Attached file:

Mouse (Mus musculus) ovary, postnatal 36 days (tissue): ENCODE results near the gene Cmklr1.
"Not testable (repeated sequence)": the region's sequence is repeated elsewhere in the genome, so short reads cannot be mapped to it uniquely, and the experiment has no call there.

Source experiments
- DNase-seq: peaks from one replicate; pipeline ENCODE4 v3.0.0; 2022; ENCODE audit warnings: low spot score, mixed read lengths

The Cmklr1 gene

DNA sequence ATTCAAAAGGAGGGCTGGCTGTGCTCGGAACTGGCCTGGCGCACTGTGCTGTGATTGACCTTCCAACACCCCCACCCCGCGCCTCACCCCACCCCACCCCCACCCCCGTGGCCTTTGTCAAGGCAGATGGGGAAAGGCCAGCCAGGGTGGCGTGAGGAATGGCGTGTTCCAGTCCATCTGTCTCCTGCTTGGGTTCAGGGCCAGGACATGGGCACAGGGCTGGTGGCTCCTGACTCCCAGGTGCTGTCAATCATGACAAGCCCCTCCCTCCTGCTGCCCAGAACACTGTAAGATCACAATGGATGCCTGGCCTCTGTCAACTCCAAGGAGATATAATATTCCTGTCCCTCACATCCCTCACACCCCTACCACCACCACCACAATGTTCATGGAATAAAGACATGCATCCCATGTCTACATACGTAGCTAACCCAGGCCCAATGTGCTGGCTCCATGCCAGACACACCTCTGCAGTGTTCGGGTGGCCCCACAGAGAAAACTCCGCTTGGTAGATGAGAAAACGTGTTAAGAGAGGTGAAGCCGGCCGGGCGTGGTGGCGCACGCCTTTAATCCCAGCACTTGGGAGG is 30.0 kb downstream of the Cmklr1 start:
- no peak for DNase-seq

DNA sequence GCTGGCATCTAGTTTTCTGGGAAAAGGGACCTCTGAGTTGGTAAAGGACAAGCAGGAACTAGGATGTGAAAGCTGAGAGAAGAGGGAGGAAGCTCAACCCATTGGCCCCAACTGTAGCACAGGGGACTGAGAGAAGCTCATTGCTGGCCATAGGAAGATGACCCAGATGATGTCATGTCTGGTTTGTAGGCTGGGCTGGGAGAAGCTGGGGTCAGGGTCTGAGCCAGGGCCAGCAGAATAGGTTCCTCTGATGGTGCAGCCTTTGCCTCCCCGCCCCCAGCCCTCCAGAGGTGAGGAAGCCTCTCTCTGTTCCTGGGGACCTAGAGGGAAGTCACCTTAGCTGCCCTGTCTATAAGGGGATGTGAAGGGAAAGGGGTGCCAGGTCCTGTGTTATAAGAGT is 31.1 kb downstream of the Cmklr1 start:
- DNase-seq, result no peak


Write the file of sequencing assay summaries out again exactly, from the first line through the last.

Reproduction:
Mouse (Mus musculus) ovary, postnatal 36 days (tissue): ENCODE results near the gene Cmklr1.
"Not testable (repeated sequence)": the region's sequence is repeated elsewhere in the genome, so short reads cannot be mapped to it uniquely, and the experiment has no call there.

Source experiments
- DNase-seq: peaks from one replicate; pipeline ENCODE4 v3.0.0; 2022; ENCODE audit warnings: low spot score, mixed read lengths

The Cmklr1 gene

DNA sequence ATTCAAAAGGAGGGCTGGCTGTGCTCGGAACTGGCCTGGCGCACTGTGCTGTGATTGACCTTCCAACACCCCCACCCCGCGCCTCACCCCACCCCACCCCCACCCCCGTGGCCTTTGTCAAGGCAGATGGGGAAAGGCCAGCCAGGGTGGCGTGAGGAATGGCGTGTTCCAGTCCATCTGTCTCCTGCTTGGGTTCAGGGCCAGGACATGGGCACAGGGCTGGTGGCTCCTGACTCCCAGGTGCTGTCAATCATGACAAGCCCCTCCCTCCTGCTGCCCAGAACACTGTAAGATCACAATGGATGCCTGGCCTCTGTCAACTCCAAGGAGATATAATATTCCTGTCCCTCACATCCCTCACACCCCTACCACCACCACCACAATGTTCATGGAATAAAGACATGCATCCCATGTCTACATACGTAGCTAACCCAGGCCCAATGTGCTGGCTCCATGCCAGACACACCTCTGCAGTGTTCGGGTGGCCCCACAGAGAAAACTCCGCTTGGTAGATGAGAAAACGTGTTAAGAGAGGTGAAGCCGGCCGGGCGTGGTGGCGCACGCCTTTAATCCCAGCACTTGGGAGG is 30.0 kb downstream of the Cmklr1 start:
- no peak for DNase-seq

DNA sequence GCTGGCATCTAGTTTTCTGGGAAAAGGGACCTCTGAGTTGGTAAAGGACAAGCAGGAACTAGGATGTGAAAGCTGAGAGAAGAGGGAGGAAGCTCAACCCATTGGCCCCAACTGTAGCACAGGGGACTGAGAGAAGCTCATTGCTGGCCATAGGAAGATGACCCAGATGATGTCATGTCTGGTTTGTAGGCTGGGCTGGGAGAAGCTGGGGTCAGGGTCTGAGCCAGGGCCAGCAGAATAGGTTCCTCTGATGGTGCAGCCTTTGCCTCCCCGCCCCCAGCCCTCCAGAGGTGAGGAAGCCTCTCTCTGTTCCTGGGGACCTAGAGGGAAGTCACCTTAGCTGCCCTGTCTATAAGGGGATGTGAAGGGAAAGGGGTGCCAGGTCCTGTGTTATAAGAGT is 31.1 kb downstream of the Cmklr1 start:
- DNase-seq, result no peak